Abstract The Nuclear Energy Agency is an association of 34 nations that represent the most advanced nuclear infrastructures in the world. These nations work in cooperation at the NEA to address challenges in nuclear safety, policy, technology development, and all other aspects of civilian nuclear energy. More than 1000 of the world’s top officials, experts, and researchers work continuously withing the framework of the NEA to find mutual solutions to the most difficult issues.
Director-General Magwood has led the NEA for six years and has reshaped many of its activities to meet the challenges that have emerged since the turn of the century. He will draw upon his work with these countries and his long experience in the nuclear energy field to provide a brief history of the nuclear energy enterprise and then highlight the major challenges he views as essential to success of the global nuclear sector in responding to the world’s energy and environmental challenges. Among those, he will discuss the failure of Western governments to conduct long-range R&D since the end of the Cold War and the current trend towards relying upon the private sector for advanced development. He will discuss the role of nuclear safety regulators, the evolution of different approaches around the world, and how regulators will impact the development of new technologies. He will also highlight the global conversation related to climate change and how nuclear energy fits in this significant policy issue. Finally, he will touch on the issues many view as the key barriers to nuclear expansion and reveal what he believes to be the single biggest challenge in the coming decades.
Bio Mr Magwood took up his duties as Director-General of the Nuclear Energy Agency (NEA) on 1 September 2014. He has extensive experience in both the regulatory and developmental aspects of nuclear energy, including at the international level.
From 2010 to 2014, he served as one of the five Commissioners appointed by the US President and confirmed by the US Senate to the US Nuclear Regulatory Commission (NRC). While a commissioner, he advocated the importance of nuclear regulatory independence and the necessity of maintaining strong, credible and technically sound nuclear regulation in the United States and all countries that use nuclear power.
Prior to his appointment at the NRC, from 2005 to 2010 he provided independent strategic and policy advice to US and international clients on energy, environment, education, and technology policy issues. From 1998 to 2005, Mr Magwood was Director of the US Government’s civilian nuclear energy programme at the US Department of Energy (DOE). During his tenure, he established the Idaho National Laboratory; created activities that reversed the decline of US nuclear technology education; and launched important initiatives such as the Generation IV International Forum (GIF) and the US “Nuclear Power 2010,” which helped restart nuclear plant construction in the United States. He was also actively involved in the work of the NEA, serving as a Steering Committee Bureau member from 1999 to 2005, including a term as Chair of the Steering Committee from 2004 to 2005.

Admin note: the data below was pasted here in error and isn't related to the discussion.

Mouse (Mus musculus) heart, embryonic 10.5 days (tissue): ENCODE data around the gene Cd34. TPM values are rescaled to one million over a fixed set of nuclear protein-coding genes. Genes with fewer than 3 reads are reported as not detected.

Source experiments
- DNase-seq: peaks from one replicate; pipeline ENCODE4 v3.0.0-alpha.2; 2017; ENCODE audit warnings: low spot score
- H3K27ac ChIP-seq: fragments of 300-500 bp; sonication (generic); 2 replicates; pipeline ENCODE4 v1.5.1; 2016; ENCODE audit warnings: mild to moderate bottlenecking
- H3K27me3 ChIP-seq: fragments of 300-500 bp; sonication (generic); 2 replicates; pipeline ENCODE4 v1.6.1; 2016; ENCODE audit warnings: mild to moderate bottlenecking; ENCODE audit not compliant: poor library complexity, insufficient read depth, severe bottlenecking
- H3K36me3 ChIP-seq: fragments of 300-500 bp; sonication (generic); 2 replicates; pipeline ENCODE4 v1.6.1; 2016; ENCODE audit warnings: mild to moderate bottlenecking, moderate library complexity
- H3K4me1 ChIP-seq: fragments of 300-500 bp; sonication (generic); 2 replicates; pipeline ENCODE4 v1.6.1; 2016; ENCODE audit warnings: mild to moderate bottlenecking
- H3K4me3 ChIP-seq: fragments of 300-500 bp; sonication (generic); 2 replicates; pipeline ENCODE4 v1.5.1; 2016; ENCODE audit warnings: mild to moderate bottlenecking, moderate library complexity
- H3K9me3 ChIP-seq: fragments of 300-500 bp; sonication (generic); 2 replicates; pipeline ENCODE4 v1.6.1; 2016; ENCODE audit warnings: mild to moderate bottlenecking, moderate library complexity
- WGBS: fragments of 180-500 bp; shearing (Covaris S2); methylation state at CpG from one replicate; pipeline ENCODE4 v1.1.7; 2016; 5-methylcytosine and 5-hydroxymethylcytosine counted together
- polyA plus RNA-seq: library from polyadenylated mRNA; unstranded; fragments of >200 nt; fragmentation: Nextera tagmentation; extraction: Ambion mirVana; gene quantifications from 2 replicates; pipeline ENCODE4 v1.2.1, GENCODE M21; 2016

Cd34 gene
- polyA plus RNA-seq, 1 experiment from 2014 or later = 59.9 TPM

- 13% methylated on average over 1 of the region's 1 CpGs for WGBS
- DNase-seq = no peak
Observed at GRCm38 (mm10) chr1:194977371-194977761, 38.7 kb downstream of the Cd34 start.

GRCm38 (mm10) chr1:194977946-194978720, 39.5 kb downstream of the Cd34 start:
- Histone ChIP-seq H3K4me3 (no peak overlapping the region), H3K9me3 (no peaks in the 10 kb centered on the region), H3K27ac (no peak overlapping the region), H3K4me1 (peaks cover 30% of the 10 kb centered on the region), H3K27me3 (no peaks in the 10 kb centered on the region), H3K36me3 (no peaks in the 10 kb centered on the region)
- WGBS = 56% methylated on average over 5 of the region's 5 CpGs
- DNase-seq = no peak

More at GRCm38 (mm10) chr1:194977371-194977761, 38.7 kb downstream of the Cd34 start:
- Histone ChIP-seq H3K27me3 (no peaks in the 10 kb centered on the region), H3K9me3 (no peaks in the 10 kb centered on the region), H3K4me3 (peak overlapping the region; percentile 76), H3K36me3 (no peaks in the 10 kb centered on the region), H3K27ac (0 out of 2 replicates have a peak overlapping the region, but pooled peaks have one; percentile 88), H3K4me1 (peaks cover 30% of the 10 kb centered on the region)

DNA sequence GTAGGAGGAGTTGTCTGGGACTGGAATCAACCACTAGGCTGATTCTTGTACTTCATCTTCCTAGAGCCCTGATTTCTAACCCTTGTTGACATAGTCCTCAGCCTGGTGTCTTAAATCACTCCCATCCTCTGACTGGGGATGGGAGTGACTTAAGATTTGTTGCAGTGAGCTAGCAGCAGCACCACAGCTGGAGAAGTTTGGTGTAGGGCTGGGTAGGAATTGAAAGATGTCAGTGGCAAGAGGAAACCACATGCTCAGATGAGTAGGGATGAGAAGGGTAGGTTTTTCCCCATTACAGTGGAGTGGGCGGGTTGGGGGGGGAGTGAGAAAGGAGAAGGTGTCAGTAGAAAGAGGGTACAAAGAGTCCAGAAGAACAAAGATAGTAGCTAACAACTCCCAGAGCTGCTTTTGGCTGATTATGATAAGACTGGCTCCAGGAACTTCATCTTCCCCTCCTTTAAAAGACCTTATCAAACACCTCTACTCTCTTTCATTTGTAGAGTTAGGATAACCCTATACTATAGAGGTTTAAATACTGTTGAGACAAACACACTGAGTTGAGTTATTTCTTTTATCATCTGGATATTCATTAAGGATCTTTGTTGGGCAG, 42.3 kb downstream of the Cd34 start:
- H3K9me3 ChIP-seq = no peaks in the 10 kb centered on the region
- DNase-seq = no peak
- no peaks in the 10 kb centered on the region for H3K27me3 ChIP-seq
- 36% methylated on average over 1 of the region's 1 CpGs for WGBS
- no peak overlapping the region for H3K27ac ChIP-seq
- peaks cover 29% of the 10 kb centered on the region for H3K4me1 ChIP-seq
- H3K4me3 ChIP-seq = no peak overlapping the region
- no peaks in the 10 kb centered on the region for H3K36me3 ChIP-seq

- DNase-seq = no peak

Prior to his experience at the DOE, Mr Magwood managed electric utility research and nuclear policy programmes at the Edison Electric Institute in Washington, DC, and was a scientist at Westinghouse Electric Corporation in Pittsburgh, Pennsylvania. Mr Magwood, a US national, holds bachelor’s degrees in Physics and English from Carnegie Mellon University and a Master of Fine Arts from the University of Pittsburgh.
This distinguished lectureship honors the memory of David J. Rose (1922–1985), a renowned professor of nuclear engineering at MIT. The lectureship was established in December 1984 on the occasion of Professor Rose’s retirement and in recognition of his work in fusion technology, energy, nuclear waste disposal, and his concern with ethical problems arising from advances in science and technology.
Professor Rose received his bachelor’s degree in engineering physics from the University of British Columbia in 1947 and his doctorate in Physics from MIT in 1950. When the Department of Nuclear Engineering at MIT was formed in 1958, David Rose was invited to join the faculty. He went on to lead the development of the Department’s program in plasmas and controlled fusion, and remained a member of the MIT faculty for the rest of his professional career.
Professor Rose’s professional life encompassed three distinguished careers: scientist and engineer; technology/policy analyst; and bridge builder between the scientific and theological communities. He authored over 150 articles ranging from high technology to theology, and with Melville Clark wrote Plasmas and Controlled Fusion, which became the standard textbook in the field of fusion energy. Professor Rose’s book, Learning About Energy, which drew on two decades of research and teaching on energy technology and policy, was published posthumously. Before joining the MIT faculty, Professor Rose was a member of the technical staff at Bell Labs. While on leave from MIT in the early 1970s he served as the first director of the Office of Long Range Planning at Oak Ridge National Laboratory. He was honored as a Fellow of the American Academy of Arts and Sciences, a Fellow of the American Physical Society and a Fellow of the American Academy for the Advancement of Science. In 1975 Professor Rose received the Arthur Holly Compton Award of the American Nuclear Society for excellence in teaching, and at MIT he was the recipient of the James R. Killian Faculty Achievement Award in 1979. In 1986, the Board of Directors of Fusion Power Associates established a prize to be presented annually for excellence in fusion engineering in honor of Professor Rose.